According to LinkedIn, the top 25 hottest skills of 2013 required coding skills. Technology skills are highly valued. Web programming was number 13, right between number data engineering and algorithm design.

The Women Who Code scholarship is 25 percent off cost of tuition for a single selected applicant to a qualified female applicant. The low-income scholarship is 100 percent off cost of tuition for a single qualifying applicant. Both scholarships are sponsored by Dev League to increase diversity and opportunity in the tech industry.

Dev League’s partnership with Upstart.com is a tuition-assistance plan that enables applicants to finance their tuition over a term of five or 10 years based on future income. This unique loan program helps match qualified “upstart” individuals with “backers” who make offers to help fund an individual.

Oahu WorkLinks job development program enables qualified applicants up to 80 percent tuition assistance to Dev League via its federally funded job training services as part of the Workforce Investment Act program. To learn more about the scholarships, tuition-assistance programs and to apply, visit the Dev League web site at http://devleague.com/apply. The company has posted three new courses on its web site (click here).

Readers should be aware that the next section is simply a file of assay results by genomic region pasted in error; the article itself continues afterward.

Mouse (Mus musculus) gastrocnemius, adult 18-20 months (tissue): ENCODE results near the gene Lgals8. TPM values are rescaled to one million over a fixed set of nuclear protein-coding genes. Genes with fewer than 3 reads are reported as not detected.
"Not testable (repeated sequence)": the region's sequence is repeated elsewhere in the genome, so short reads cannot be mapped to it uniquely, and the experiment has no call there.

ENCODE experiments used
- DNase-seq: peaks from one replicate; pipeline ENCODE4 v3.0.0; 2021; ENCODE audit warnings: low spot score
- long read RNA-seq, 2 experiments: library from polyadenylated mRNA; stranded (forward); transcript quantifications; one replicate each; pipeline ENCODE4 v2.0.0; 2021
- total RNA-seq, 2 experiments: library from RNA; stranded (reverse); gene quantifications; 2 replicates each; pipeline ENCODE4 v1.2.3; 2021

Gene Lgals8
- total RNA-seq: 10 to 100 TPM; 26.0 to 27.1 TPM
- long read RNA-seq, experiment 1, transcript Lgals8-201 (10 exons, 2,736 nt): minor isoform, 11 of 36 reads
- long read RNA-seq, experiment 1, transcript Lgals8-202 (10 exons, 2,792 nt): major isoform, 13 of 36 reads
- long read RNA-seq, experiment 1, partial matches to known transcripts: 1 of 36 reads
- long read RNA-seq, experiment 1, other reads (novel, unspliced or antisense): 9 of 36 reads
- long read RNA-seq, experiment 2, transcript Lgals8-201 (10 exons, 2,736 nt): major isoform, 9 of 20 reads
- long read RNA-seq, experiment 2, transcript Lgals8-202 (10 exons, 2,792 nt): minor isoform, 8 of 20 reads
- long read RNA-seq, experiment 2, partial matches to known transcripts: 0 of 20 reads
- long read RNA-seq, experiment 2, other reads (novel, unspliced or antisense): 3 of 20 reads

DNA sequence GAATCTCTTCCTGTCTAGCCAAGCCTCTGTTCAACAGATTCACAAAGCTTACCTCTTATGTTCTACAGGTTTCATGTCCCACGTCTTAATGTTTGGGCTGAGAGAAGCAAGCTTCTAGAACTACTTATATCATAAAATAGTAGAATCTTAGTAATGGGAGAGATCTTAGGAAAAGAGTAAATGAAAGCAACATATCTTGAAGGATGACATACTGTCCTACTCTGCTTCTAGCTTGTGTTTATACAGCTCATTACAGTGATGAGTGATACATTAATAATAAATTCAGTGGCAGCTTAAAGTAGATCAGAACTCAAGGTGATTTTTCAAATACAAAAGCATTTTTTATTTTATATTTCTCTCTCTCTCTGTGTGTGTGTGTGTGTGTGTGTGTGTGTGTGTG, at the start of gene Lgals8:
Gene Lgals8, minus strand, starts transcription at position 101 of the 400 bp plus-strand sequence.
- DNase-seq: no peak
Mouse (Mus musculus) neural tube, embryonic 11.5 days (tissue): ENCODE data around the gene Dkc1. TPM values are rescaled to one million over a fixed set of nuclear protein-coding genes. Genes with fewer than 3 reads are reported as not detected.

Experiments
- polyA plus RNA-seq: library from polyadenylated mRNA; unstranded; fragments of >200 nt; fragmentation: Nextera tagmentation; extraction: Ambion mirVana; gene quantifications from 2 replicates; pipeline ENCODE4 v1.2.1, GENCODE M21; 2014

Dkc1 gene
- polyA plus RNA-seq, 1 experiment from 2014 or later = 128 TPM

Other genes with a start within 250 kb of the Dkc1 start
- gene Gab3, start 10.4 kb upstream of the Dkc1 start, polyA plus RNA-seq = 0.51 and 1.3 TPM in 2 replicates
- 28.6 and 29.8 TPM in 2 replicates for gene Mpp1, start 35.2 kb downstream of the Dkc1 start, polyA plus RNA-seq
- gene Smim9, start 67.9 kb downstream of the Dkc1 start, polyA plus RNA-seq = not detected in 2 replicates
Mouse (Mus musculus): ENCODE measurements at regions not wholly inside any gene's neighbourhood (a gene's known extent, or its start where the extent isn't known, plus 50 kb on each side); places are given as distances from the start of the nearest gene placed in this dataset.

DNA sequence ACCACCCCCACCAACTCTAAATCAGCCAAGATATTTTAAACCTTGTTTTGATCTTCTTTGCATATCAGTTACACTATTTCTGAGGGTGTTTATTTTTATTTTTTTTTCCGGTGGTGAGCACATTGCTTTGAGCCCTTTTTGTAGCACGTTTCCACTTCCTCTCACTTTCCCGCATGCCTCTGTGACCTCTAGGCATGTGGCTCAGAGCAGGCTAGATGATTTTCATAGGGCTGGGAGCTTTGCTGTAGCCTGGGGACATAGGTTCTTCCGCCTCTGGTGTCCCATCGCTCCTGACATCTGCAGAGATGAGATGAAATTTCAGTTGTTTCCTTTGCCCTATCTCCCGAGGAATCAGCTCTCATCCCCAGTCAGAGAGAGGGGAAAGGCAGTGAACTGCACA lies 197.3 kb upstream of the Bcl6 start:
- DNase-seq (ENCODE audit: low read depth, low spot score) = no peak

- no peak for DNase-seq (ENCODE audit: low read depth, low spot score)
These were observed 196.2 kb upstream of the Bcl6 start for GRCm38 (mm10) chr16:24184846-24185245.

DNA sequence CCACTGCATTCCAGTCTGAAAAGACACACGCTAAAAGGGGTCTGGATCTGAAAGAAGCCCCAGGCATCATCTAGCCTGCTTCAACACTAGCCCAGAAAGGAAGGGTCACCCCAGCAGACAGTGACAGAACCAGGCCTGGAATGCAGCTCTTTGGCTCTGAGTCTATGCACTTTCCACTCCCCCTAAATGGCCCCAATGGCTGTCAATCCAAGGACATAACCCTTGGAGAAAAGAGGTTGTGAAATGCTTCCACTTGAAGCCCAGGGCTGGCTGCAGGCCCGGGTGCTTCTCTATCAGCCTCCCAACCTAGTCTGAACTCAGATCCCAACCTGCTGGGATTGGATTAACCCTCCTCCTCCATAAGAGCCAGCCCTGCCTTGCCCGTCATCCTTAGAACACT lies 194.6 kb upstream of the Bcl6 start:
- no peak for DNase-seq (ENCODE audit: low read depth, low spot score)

Makers Movement and More

April 1st, 2014
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Makers pix

PROGRAM ALERT: The new April episode of Career Changers TV premieres Thurs., April 3 at 7:30 PM on OC16 (channel 12/high def 1012). For daily viewing times, please visit www.CareerChangers.TV. You can also watch segments on the CCTV YouTube Channel, which now has over 200,000 views and is climbing each month. Contact me directly if you're interested in advertising on the show or being a featured sponsor!

Above is a photo of my videographer, Stanford Chang, shooting b-roll of the first-ever Honolulu Mini Maker Faire at Iolani School on March 15. Despite the obsolete spelling of "faire," it has nothing to do with medieval times or making miniature fairy sprites -- although they did make mini-robots and small 3-D printed objects for demo purposes. There were also knitters and do-it-yourself types who work in all types of mediums, from film and virtual reality to woodworking, metal and molded plastic.

So what is the Maker Movement all about? Watch the show or view the segment to find out! We also did a separate piece on the Hawaii Inventors group, and three of the products they had on display at the event. BTW, hats off to Iolani School for hosting the Mini Maker Faire, which was actually spread out over two floors of the Sullivan Center for Innovation and Leadership. What was cool is the faculty and students seem to have a creative flair themselves, as evidenced by their homage to Frank Sinatra... in the elevator of all places!